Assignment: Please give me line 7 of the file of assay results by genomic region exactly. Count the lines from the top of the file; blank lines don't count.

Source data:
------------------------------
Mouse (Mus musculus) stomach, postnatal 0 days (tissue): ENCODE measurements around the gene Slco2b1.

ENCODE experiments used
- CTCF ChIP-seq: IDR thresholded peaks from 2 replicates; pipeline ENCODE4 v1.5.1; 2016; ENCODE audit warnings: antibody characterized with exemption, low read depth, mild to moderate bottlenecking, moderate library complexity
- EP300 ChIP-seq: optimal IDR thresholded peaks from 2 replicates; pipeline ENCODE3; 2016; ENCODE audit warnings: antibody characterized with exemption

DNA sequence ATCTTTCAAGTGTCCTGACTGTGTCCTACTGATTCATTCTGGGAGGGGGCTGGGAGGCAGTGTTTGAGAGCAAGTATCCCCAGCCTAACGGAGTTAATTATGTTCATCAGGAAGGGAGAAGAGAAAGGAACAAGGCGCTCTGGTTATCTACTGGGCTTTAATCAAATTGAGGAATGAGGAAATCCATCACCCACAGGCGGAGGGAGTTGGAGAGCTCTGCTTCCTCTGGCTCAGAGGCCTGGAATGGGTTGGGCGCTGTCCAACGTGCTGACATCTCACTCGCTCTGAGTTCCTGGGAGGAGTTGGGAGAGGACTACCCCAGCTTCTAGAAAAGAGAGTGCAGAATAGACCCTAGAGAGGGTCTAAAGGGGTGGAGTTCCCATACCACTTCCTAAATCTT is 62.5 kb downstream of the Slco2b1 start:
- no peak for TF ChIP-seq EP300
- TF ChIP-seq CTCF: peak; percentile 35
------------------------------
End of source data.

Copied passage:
- TF ChIP-seq CTCF: peak; percentile 35